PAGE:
While personal, individual relationships with faculty are unlikely online, especially when there is one professor serving thousands of students in a MOOC, the truth is that those relationships are idiosyncratic on most campuses, and rare at large universities today. Better perhaps is to acknowledge this, and to leverage technology to assure frequent and substantive interactions with peers, teaching assistants, tutors, alumni, and the occasional faculty person.

Let me stipulate to the fact that great things do happen on campus, many great things, simular to those I described above. They happen sometimes. But they are not typical. It isn’t easy to pull off such experiences for several classes over the length of a sixteen week semester. Just one example– linking current generations of students to those from the past. It is a great idea that happens less often than it ought. I did it. I could have done it more.


The customers of higher ed and opera would benefit from more flexibility. Learning on demand, opera in your living room, what’s not to like?

But flex does not currently characterize either realm. The Met has a schedule for the operas it offers in its magnificent New York opera house. And the same is true of the Met Opera Live in HD series. Customers attend on their schedule.

Higher education also has habits. Schedules, requirements, faculty loads, tenure, legacy admissions, and reviews of online offerings that far exceed the scrutiny offered to campus courses, those are just a few roadblocks to choice. While many speak of how technology increases student control and options, the campus experience, for the most part, is not that.

Money matters

As the cost of opera tickets has skyrocketed, so has the cost of a college education. With decreasing support from state governments, the pricetag for higher education has become a life-altering burden for students and families. Financial ramifications extend to family formation, housing ownership, and thus the larger economy.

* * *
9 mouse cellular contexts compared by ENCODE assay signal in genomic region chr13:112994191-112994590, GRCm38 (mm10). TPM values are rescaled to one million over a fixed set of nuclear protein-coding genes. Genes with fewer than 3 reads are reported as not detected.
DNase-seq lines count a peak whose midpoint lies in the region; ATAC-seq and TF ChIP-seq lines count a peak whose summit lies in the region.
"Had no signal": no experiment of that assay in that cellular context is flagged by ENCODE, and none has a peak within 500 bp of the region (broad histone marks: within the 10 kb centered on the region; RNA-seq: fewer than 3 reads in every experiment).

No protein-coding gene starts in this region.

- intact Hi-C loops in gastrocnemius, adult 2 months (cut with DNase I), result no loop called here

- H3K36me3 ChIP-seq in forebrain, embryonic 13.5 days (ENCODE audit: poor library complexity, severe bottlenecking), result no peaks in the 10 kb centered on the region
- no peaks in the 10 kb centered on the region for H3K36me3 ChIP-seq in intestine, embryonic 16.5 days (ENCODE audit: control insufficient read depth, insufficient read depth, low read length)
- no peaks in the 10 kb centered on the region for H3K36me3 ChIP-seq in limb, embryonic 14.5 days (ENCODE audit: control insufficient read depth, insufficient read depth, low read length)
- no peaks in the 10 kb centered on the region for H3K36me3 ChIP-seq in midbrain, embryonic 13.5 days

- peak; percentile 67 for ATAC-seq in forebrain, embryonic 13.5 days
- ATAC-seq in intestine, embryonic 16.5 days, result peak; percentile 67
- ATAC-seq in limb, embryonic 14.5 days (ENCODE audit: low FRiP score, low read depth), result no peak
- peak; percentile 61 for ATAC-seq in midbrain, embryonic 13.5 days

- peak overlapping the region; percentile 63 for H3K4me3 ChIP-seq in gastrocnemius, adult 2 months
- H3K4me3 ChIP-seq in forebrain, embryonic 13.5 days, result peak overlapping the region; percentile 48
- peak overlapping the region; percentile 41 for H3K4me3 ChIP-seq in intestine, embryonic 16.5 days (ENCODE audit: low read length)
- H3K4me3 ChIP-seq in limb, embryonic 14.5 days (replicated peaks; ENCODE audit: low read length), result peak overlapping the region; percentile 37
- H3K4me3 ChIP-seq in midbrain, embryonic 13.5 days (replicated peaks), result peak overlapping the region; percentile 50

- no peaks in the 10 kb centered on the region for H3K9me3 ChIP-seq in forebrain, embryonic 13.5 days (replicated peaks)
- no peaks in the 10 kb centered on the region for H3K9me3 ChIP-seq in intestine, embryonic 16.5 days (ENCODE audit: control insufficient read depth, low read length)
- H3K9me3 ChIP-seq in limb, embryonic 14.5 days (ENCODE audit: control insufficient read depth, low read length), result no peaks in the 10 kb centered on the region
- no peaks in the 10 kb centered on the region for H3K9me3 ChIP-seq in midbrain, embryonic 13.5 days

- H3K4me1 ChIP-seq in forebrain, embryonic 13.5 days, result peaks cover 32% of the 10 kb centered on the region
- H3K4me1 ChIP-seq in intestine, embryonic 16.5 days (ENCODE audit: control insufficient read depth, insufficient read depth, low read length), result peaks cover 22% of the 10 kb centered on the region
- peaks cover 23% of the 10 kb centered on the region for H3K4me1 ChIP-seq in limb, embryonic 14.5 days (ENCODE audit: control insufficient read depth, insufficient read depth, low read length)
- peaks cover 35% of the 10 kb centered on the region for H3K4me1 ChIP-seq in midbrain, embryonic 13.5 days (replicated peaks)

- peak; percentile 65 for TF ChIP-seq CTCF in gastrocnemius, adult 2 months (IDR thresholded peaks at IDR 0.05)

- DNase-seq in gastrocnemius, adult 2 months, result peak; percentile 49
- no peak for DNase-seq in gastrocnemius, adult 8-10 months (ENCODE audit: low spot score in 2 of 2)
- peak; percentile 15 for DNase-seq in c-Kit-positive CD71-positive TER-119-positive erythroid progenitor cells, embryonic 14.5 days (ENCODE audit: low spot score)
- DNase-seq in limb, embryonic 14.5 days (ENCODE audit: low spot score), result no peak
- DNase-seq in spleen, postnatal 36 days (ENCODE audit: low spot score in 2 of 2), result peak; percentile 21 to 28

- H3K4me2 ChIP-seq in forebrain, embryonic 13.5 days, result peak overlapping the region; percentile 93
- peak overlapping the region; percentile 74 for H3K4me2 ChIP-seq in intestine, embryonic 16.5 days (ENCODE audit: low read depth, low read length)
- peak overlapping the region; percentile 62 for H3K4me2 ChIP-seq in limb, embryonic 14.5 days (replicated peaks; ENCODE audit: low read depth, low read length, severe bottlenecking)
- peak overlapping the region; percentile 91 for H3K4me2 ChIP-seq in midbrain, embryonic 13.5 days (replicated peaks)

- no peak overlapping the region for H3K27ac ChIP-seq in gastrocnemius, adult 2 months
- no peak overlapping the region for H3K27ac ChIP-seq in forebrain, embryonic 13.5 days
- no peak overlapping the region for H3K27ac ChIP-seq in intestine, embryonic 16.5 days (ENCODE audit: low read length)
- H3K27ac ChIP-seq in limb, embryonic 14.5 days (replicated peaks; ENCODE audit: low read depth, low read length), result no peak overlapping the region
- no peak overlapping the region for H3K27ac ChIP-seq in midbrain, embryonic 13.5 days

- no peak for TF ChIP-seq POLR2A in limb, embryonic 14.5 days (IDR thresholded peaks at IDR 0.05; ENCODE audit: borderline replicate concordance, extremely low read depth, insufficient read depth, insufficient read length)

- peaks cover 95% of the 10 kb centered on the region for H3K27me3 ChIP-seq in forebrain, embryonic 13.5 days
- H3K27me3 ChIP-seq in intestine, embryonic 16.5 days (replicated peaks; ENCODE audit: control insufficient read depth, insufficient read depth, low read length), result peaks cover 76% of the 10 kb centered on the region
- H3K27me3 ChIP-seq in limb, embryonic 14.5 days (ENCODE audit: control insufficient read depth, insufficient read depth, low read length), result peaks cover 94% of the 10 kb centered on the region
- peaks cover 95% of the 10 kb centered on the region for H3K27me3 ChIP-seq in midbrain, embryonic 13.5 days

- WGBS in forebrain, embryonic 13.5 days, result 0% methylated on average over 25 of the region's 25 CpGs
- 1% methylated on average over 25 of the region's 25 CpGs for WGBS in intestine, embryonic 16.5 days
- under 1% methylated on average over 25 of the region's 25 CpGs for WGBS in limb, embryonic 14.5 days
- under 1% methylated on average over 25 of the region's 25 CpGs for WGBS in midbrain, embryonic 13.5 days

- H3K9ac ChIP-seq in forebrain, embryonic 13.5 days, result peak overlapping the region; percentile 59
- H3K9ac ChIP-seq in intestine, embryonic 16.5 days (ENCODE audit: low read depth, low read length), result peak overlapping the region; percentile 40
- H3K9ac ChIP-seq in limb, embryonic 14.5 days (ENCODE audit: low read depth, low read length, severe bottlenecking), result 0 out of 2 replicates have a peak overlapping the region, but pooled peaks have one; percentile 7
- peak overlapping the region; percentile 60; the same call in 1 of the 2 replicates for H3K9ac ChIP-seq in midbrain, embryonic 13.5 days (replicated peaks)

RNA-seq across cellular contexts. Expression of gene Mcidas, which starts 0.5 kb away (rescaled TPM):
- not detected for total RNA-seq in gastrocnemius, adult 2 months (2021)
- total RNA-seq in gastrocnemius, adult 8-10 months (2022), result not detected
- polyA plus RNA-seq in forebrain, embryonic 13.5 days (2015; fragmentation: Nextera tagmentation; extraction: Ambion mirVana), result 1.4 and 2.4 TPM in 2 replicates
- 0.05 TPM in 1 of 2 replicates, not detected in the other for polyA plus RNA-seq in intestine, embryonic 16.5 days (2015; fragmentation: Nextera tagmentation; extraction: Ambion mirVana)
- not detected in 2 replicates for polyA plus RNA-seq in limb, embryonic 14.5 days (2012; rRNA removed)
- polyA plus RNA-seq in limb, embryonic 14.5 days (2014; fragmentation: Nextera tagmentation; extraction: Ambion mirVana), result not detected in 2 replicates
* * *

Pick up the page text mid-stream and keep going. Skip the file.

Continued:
Even the President of the United States has weighed in, “Families and taxpayers can’t just keep paying more and more and more into an undisciplined system where costs just keep on going up and up and up. We’ll never have enough loan money, we’ll never have enough grant money, to keep up with costs that are going up 5, 6, 7 percent a year. We’ve got to get more out of what we pay for,” Barack Obama said. The President’s plan is broad and aggressive, touching on who gets served, what constitutes quality, and financial sticks and carrots for universities.

The President and his allies would not be taking on higher education reform without widespread public support for cost controls and second, the potential of technology to influence price and access. Columbia University’s Nicholas Lemann wrote this in the Chronicle of Higher Education, “In the nonacademic world, technological advances have made many products and services cheaper. It seems impossible that the same can’t be true in higher education—especially with the advent of online courses.”

Change is coming– to both

Higher education and opera face threats and opportunities in cultures deep with pomp, brilliance, ego, passion, longing, losses, greed, and alliances. For higher education there is an infusion of new blood, with educational technology firms attracting 1.25 billion dollars in funding in 2013, according to CB Insights. The interest  continues into 2014. While the investment numbers for opera are small, some communities are stepping up, as San Diego is now, providing funding while asking for reinvention.

Reinvention? How will higher education and opera respond? The answer is that some will, and some won’t. I’m hoping that our opera and universities will step forward with bold strategic changes, measured results, and commitment to continuous improvement. Either they will do that, or I’m pretty sure that something will do it to them.


Allison Rossett was a professor for more than 30 years and has attended perhaps twenty live operas but only one in a movie theater.